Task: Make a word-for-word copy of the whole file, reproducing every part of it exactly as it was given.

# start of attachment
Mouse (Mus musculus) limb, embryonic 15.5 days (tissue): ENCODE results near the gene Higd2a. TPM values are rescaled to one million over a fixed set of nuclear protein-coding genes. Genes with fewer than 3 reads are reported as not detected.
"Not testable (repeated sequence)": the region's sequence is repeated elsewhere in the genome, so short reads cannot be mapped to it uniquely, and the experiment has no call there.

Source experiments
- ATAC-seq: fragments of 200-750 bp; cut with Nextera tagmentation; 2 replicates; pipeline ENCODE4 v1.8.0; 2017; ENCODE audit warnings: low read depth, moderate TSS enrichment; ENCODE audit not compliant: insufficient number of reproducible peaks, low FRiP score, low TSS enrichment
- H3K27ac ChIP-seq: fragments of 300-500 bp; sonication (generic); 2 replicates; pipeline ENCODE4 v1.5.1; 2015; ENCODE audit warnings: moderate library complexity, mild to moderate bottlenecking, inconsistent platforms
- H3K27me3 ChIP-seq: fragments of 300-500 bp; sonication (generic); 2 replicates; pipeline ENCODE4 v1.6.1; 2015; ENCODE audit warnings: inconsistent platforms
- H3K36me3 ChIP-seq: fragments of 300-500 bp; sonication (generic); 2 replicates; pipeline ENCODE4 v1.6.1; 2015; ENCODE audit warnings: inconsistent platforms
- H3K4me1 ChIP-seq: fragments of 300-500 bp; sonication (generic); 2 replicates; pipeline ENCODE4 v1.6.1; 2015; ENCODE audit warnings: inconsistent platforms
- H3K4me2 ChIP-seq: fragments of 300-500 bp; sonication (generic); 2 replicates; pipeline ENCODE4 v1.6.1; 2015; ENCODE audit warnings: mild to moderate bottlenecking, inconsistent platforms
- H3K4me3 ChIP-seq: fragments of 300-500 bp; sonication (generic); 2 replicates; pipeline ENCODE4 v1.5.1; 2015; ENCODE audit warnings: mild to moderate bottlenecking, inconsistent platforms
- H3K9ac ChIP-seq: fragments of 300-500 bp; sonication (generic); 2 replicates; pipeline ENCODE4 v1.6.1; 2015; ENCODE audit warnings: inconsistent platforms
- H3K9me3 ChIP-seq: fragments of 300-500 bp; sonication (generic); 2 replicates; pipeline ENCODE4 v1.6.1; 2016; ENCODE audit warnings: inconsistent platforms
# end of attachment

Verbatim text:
Mouse (Mus musculus) limb, embryonic 15.5 days (tissue): ENCODE results near the gene Higd2a. TPM values are rescaled to one million over a fixed set of nuclear protein-coding genes. Genes with fewer than 3 reads are reported as not detected.
"Not testable (repeated sequence)": the region's sequence is repeated elsewhere in the genome, so short reads cannot be mapped to it uniquely, and the experiment has no call there.

Source experiments
- ATAC-seq: fragments of 200-750 bp; cut with Nextera tagmentation; 2 replicates; pipeline ENCODE4 v1.8.0; 2017; ENCODE audit warnings: low read depth, moderate TSS enrichment; ENCODE audit not compliant: insufficient number of reproducible peaks, low FRiP score, low TSS enrichment
- H3K27ac ChIP-seq: fragments of 300-500 bp; sonication (generic); 2 replicates; pipeline ENCODE4 v1.5.1; 2015; ENCODE audit warnings: moderate library complexity, mild to moderate bottlenecking, inconsistent platforms
- H3K27me3 ChIP-seq: fragments of 300-500 bp; sonication (generic); 2 replicates; pipeline ENCODE4 v1.6.1; 2015; ENCODE audit warnings: inconsistent platforms
- H3K36me3 ChIP-seq: fragments of 300-500 bp; sonication (generic); 2 replicates; pipeline ENCODE4 v1.6.1; 2015; ENCODE audit warnings: inconsistent platforms
- H3K4me1 ChIP-seq: fragments of 300-500 bp; sonication (generic); 2 replicates; pipeline ENCODE4 v1.6.1; 2015; ENCODE audit warnings: inconsistent platforms
- H3K4me2 ChIP-seq: fragments of 300-500 bp; sonication (generic); 2 replicates; pipeline ENCODE4 v1.6.1; 2015; ENCODE audit warnings: mild to moderate bottlenecking, inconsistent platforms
- H3K4me3 ChIP-seq: fragments of 300-500 bp; sonication (generic); 2 replicates; pipeline ENCODE4 v1.5.1; 2015; ENCODE audit warnings: mild to moderate bottlenecking, inconsistent platforms
- H3K9ac ChIP-seq: fragments of 300-500 bp; sonication (generic); 2 replicates; pipeline ENCODE4 v1.6.1; 2015; ENCODE audit warnings: inconsistent platforms
- H3K9me3 ChIP-seq: fragments of 300-500 bp; sonication (generic); 2 replicates; pipeline ENCODE4 v1.6.1; 2016; ENCODE audit warnings: inconsistent platforms